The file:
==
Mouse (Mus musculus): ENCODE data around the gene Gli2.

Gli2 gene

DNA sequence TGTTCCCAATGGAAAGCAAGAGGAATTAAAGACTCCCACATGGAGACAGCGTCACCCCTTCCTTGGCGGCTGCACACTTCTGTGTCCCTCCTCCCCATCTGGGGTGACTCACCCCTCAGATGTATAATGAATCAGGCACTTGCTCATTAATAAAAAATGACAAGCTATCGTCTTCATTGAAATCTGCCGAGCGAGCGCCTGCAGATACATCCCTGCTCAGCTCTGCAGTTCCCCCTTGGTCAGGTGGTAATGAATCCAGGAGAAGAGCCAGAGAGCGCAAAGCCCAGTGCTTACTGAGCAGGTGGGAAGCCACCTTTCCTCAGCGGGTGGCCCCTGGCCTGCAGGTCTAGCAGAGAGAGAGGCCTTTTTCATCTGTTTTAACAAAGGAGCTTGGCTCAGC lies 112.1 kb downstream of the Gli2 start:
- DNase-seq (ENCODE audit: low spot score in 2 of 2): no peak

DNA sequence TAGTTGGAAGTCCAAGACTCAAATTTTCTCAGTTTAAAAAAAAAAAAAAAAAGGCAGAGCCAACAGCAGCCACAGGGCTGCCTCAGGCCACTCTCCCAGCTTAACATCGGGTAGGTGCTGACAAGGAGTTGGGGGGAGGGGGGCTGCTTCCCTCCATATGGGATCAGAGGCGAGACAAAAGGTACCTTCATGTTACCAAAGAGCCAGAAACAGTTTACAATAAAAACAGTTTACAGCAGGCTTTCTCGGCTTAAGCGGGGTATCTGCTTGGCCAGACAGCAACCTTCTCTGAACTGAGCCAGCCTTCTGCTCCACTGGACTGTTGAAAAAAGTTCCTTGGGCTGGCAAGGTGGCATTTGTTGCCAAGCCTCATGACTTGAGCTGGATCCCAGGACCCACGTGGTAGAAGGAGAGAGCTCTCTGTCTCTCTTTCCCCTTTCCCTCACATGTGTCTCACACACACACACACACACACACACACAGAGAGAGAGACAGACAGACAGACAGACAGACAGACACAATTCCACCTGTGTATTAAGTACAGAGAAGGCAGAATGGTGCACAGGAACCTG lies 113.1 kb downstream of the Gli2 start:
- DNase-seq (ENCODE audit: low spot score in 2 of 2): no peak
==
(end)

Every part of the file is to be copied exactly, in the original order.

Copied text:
Mouse (Mus musculus): ENCODE data around the gene Gli2.

Gli2 gene

DNA sequence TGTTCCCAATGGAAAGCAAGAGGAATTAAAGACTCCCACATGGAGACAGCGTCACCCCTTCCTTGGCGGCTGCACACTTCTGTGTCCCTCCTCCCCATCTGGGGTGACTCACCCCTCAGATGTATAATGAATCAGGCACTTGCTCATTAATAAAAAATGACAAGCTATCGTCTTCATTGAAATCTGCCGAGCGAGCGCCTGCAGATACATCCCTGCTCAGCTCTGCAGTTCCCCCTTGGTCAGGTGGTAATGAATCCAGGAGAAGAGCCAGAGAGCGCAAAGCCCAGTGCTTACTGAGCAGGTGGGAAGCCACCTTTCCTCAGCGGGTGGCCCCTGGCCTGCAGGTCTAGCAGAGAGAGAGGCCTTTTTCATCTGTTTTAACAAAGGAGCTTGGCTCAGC lies 112.1 kb downstream of the Gli2 start:
- DNase-seq (ENCODE audit: low spot score in 2 of 2): no peak

DNA sequence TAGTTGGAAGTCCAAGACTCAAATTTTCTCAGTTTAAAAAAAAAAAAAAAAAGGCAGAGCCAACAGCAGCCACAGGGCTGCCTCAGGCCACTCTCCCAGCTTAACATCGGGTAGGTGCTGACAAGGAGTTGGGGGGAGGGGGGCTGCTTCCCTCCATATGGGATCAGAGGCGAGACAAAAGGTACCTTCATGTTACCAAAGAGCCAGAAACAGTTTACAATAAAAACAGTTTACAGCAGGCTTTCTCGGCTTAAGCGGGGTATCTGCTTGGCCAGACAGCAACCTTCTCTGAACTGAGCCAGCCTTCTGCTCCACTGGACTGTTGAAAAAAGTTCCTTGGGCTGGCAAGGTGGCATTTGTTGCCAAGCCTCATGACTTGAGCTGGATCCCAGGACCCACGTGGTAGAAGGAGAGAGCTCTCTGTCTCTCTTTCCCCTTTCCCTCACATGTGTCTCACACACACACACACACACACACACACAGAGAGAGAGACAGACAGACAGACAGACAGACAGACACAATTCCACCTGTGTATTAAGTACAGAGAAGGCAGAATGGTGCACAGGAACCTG lies 113.1 kb downstream of the Gli2 start:
- DNase-seq (ENCODE audit: low spot score in 2 of 2): no peak